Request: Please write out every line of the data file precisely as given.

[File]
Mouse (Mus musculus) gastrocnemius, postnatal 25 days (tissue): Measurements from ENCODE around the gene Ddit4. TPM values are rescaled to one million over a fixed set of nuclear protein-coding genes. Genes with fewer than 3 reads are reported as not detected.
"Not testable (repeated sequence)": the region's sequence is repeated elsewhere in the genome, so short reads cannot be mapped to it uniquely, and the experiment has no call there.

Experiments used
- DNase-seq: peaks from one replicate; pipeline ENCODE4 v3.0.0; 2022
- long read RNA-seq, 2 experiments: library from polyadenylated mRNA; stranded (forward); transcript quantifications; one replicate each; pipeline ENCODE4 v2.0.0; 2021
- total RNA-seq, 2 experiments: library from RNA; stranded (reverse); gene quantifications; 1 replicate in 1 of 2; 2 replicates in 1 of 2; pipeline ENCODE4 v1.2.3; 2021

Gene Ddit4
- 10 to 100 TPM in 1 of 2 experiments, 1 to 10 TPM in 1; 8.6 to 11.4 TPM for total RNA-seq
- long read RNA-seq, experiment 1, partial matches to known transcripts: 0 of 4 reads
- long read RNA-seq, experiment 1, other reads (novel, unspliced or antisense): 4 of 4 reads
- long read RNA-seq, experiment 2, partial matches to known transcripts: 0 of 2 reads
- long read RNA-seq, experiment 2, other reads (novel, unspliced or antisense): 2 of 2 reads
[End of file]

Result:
Mouse (Mus musculus) gastrocnemius, postnatal 25 days (tissue): Measurements from ENCODE around the gene Ddit4. TPM values are rescaled to one million over a fixed set of nuclear protein-coding genes. Genes with fewer than 3 reads are reported as not detected.
"Not testable (repeated sequence)": the region's sequence is repeated elsewhere in the genome, so short reads cannot be mapped to it uniquely, and the experiment has no call there.

Experiments used
- DNase-seq: peaks from one replicate; pipeline ENCODE4 v3.0.0; 2022
- long read RNA-seq, 2 experiments: library from polyadenylated mRNA; stranded (forward); transcript quantifications; one replicate each; pipeline ENCODE4 v2.0.0; 2021
- total RNA-seq, 2 experiments: library from RNA; stranded (reverse); gene quantifications; 1 replicate in 1 of 2; 2 replicates in 1 of 2; pipeline ENCODE4 v1.2.3; 2021

Gene Ddit4
- 10 to 100 TPM in 1 of 2 experiments, 1 to 10 TPM in 1; 8.6 to 11.4 TPM for total RNA-seq
- long read RNA-seq, experiment 1, partial matches to known transcripts: 0 of 4 reads
- long read RNA-seq, experiment 1, other reads (novel, unspliced or antisense): 4 of 4 reads
- long read RNA-seq, experiment 2, partial matches to known transcripts: 0 of 2 reads
- long read RNA-seq, experiment 2, other reads (novel, unspliced or antisense): 2 of 2 reads